Your flash offers something that most continuous light sources (natural or artificial) lack, and that is power. That brief burst of light can overpower other light sources. For that reason, a flash is a great tool for creating dramatic effects such as black backgrounds, high-key scenes, or even freezing movement like water drop splashes.
Photo by Leanne Cleaveley
Your on-camera flash is not always the best option for taking macro shots, as it has a hard time reaching your subject over the barrel of the lens. At the very least, you should try and get your light a little higher. You can do this by using a speedlight attached to the hotshoe on top of your camera or a bracket that raises it even higher and sometimes closer to your subject.
Key Lesson: Avoid using your on-camera flash for shooting macro images close to your subject as the lens will block your light, creating shadows.
A flash creates a strong source of light and has many options for manipulating that light to make it work for your images. Most flashes allow for changes in output (the amount of light), focus (how narrow or wide a beam), and quality (use of diffusers and other light modifiers).
If you have the ability to use your flash externally, it creates many more lighting options for you. By moving your flash around you can ensure that your lens isn’t blocking your light source. An external flash also allows you to be even more creative by positioning it in ways that create side- or backlight.
Another option for getting light to your subject is using a ring flash. These lights wrap around your lens, providing light directly where your lens is aimed. They can allow you to get into small spaces with your macro lens without having to worry about creating a shadow with your lens.
Ring flashes come in a variety of types, from ones that connect directly into your hotshoe, to adapters that attach to a speedlight mounted on your camera and utilize your speedlight as a source. They also vary in power output and price.
An image like this (and the previous photo) can certainly be achieved with natural light, but use of a flash makes these types of images much easier to create. Photo by Leanne Cleaveley
A drawback to ring lights and flashes is that your light comes from one direction only: head on. Some types allow for different light output on different parts of the ring, providing more versatility. However, you may want to think about your purpose for shooting. Ring flashes are great for documenting specimens or providing fill light with little shadow effect, but you may want to consider other light sources for more artistic shots.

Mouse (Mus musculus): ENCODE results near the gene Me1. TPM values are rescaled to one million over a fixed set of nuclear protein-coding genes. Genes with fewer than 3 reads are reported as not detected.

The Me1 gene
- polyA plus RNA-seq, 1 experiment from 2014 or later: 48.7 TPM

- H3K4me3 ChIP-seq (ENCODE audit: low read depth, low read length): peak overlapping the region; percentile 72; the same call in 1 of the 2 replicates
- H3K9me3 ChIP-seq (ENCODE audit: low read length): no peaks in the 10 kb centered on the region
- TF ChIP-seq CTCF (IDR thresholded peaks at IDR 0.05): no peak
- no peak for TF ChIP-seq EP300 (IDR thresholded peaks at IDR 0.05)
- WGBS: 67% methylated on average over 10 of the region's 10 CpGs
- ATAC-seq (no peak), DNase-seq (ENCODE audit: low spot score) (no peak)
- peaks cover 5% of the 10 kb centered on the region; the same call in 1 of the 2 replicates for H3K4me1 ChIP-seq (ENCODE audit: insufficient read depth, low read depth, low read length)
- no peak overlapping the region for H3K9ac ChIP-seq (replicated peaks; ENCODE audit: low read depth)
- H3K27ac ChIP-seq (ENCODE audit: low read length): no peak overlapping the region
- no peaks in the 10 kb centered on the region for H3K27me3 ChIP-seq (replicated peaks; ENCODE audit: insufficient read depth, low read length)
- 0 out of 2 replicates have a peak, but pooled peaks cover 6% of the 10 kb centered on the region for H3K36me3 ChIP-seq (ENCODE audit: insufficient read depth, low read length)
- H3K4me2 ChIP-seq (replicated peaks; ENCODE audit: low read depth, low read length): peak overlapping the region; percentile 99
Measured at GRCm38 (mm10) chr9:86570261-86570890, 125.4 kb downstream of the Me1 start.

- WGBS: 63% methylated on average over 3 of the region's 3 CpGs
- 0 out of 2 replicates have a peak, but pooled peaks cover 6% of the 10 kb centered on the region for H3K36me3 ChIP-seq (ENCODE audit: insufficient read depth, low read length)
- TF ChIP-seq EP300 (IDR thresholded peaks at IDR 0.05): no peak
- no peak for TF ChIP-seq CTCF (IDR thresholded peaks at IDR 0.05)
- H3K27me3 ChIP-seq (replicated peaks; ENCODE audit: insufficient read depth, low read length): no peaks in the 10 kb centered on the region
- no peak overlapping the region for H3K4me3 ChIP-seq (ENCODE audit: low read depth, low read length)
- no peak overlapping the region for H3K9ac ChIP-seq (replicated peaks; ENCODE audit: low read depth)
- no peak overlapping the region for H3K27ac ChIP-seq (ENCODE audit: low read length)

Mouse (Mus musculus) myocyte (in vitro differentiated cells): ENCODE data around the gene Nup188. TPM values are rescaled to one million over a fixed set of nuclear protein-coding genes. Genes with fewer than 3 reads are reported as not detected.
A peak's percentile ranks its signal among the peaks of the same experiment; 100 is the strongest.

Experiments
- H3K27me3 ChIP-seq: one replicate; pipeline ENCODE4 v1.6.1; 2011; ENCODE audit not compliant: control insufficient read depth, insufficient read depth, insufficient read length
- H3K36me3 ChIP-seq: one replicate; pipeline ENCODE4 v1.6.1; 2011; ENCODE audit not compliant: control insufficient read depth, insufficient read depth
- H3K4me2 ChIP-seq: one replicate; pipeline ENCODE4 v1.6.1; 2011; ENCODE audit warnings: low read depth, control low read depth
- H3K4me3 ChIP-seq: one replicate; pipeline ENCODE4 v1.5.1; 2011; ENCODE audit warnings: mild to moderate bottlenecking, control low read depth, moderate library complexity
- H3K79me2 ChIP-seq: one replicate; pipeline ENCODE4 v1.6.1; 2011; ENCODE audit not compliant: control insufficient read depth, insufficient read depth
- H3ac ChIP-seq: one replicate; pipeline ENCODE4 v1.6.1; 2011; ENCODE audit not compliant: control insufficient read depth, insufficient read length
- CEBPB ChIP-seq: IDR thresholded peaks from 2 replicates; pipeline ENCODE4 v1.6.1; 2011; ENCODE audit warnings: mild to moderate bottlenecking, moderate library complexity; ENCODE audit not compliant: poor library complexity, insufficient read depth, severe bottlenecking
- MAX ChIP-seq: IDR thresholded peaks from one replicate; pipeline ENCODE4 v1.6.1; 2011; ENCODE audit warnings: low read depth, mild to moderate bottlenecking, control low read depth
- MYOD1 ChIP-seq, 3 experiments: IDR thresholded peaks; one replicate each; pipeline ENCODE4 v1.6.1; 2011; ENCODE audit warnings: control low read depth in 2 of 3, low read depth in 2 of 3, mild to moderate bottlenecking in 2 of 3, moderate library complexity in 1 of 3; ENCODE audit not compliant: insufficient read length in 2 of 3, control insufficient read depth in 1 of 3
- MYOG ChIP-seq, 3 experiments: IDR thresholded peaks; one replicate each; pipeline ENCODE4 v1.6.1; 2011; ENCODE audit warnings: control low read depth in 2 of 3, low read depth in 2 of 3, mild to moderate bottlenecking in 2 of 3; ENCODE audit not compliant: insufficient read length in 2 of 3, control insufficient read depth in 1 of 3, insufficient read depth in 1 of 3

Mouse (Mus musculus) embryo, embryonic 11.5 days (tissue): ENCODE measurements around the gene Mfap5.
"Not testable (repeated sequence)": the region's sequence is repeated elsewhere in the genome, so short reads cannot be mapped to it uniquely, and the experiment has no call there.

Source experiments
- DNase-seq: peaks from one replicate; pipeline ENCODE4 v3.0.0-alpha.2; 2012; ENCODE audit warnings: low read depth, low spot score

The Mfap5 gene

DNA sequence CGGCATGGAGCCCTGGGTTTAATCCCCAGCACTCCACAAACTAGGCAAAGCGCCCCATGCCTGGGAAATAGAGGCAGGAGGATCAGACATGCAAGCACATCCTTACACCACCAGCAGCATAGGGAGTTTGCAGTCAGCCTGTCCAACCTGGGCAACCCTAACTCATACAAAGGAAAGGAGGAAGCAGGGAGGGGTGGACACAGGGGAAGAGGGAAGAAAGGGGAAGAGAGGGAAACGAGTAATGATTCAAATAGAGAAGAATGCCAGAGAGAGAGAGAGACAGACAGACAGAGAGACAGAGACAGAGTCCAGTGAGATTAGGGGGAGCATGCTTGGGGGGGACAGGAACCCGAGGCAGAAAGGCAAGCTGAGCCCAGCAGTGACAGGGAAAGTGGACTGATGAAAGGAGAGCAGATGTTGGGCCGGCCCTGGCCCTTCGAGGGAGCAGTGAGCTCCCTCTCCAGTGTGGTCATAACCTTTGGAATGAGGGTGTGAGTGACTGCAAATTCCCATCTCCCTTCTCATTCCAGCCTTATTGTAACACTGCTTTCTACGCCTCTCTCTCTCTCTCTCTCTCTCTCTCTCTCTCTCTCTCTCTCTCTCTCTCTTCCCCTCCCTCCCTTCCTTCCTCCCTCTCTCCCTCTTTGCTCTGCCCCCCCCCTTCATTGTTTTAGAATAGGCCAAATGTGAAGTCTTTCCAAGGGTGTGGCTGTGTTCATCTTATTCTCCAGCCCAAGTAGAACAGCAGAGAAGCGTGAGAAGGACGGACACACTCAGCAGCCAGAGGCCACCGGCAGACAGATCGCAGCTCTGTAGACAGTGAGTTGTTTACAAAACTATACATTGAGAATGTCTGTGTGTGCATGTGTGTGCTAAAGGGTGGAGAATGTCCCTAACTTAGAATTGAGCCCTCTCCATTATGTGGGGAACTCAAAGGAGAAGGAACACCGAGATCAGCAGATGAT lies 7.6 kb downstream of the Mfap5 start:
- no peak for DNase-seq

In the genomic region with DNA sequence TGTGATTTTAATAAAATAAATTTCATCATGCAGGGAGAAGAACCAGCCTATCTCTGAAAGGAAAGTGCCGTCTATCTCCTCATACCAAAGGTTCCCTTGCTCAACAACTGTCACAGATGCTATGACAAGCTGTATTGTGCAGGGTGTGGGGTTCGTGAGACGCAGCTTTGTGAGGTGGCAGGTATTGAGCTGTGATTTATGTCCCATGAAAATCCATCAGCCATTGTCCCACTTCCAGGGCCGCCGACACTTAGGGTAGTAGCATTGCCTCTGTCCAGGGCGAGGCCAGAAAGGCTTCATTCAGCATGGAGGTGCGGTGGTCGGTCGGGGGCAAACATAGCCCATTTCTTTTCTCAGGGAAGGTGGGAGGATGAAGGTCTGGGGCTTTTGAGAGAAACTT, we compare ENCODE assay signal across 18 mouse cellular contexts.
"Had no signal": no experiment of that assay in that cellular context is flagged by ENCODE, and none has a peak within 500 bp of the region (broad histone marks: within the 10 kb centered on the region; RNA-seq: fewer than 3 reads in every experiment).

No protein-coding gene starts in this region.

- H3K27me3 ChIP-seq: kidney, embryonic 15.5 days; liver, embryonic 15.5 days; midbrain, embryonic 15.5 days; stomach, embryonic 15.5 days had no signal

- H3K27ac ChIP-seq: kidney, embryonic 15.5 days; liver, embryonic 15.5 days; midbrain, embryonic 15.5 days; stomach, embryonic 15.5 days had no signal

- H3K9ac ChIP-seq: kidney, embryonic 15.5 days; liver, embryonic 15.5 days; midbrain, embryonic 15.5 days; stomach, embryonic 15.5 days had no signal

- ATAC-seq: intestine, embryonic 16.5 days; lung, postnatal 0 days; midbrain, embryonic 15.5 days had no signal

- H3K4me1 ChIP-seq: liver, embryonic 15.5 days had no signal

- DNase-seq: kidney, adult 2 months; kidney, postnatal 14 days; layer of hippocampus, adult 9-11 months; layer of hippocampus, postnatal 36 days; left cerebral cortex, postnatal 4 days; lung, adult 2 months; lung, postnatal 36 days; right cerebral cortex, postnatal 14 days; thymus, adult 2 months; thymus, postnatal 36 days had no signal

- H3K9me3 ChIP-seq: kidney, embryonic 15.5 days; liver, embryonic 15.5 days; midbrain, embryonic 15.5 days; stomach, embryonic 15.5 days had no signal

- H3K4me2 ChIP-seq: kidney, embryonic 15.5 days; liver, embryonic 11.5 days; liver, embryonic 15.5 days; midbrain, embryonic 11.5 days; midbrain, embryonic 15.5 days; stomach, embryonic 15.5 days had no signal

You should consider what you will be shooting before purchasing any types of lighting tools. For still subjects, you may find that the tools you already own will work fine. Your lighting requirements increase dramatically if you are shooting subjects that move, as you need to be able to “freeze” the action.
Key Lesson: Take some time to consider what you will be shooting the most before buying lighting tools for macro. You may find that you have many of the tools you already need, or you may need to buy something specific for your genre.
The same power that can be of great benefit to your images can also be a drawback. This is important to keep in mind because of how close your light source is to your subject when shooting macro images. Position your flash carefully and use a diffuser to avoid overexposed spots in your photograph.
Most flash units come with a diffuser, or you can create your own with some inexpensive materials. Even a piece of tissue or other sheer material placed over your flash can act as a quick and easy diffuser.
There are so many lighting options available for macro photographers, but in the end it is what you do with that light that really counts. Whether artificial or natural, continuous light or a flash, where you place that light and how you use it is what really matters.
Here are a few of my favorite lighting effects for macro photography: